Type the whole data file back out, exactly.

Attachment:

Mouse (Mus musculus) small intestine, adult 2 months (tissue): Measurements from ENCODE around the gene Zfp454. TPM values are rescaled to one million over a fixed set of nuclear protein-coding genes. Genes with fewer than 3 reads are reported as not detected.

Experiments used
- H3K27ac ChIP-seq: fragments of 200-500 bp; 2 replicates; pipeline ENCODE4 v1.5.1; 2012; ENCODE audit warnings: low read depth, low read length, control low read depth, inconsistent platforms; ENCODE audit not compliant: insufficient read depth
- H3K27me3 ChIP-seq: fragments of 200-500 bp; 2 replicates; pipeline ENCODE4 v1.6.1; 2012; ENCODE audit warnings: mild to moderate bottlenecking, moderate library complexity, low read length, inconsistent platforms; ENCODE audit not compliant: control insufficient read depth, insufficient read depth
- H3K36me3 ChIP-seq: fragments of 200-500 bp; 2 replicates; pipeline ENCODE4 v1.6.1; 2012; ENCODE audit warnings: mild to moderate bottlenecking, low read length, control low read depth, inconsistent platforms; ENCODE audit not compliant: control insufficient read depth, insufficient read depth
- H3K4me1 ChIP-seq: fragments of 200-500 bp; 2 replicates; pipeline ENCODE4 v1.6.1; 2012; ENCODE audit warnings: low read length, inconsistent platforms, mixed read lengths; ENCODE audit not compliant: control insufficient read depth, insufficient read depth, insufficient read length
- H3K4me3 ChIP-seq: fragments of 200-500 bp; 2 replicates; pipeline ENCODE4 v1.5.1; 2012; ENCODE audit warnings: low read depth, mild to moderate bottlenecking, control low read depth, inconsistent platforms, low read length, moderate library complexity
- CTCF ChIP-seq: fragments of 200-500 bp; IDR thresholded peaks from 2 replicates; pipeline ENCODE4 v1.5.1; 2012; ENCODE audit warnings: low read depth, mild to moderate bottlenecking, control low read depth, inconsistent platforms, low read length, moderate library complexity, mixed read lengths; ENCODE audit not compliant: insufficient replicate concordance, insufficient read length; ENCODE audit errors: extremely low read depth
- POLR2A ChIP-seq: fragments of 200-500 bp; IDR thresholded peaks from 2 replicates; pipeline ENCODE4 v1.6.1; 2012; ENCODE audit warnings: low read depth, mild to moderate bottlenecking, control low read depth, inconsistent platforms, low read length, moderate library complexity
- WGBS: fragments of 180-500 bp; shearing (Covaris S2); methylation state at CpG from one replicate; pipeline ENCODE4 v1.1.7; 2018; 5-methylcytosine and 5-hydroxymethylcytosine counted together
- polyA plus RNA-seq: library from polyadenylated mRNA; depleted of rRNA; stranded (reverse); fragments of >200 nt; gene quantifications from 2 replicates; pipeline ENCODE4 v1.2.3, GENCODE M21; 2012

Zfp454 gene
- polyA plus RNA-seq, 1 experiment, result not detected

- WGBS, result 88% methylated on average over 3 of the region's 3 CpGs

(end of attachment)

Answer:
Mouse (Mus musculus) small intestine, adult 2 months (tissue): Measurements from ENCODE around the gene Zfp454. TPM values are rescaled to one million over a fixed set of nuclear protein-coding genes. Genes with fewer than 3 reads are reported as not detected.

Experiments used
- H3K27ac ChIP-seq: fragments of 200-500 bp; 2 replicates; pipeline ENCODE4 v1.5.1; 2012; ENCODE audit warnings: low read depth, low read length, control low read depth, inconsistent platforms; ENCODE audit not compliant: insufficient read depth
- H3K27me3 ChIP-seq: fragments of 200-500 bp; 2 replicates; pipeline ENCODE4 v1.6.1; 2012; ENCODE audit warnings: mild to moderate bottlenecking, moderate library complexity, low read length, inconsistent platforms; ENCODE audit not compliant: control insufficient read depth, insufficient read depth
- H3K36me3 ChIP-seq: fragments of 200-500 bp; 2 replicates; pipeline ENCODE4 v1.6.1; 2012; ENCODE audit warnings: mild to moderate bottlenecking, low read length, control low read depth, inconsistent platforms; ENCODE audit not compliant: control insufficient read depth, insufficient read depth
- H3K4me1 ChIP-seq: fragments of 200-500 bp; 2 replicates; pipeline ENCODE4 v1.6.1; 2012; ENCODE audit warnings: low read length, inconsistent platforms, mixed read lengths; ENCODE audit not compliant: control insufficient read depth, insufficient read depth, insufficient read length
- H3K4me3 ChIP-seq: fragments of 200-500 bp; 2 replicates; pipeline ENCODE4 v1.5.1; 2012; ENCODE audit warnings: low read depth, mild to moderate bottlenecking, control low read depth, inconsistent platforms, low read length, moderate library complexity
- CTCF ChIP-seq: fragments of 200-500 bp; IDR thresholded peaks from 2 replicates; pipeline ENCODE4 v1.5.1; 2012; ENCODE audit warnings: low read depth, mild to moderate bottlenecking, control low read depth, inconsistent platforms, low read length, moderate library complexity, mixed read lengths; ENCODE audit not compliant: insufficient replicate concordance, insufficient read length; ENCODE audit errors: extremely low read depth
- POLR2A ChIP-seq: fragments of 200-500 bp; IDR thresholded peaks from 2 replicates; pipeline ENCODE4 v1.6.1; 2012; ENCODE audit warnings: low read depth, mild to moderate bottlenecking, control low read depth, inconsistent platforms, low read length, moderate library complexity
- WGBS: fragments of 180-500 bp; shearing (Covaris S2); methylation state at CpG from one replicate; pipeline ENCODE4 v1.1.7; 2018; 5-methylcytosine and 5-hydroxymethylcytosine counted together
- polyA plus RNA-seq: library from polyadenylated mRNA; depleted of rRNA; stranded (reverse); fragments of >200 nt; gene quantifications from 2 replicates; pipeline ENCODE4 v1.2.3, GENCODE M21; 2012

Zfp454 gene
- polyA plus RNA-seq, 1 experiment, result not detected

- WGBS, result 88% methylated on average over 3 of the region's 3 CpGs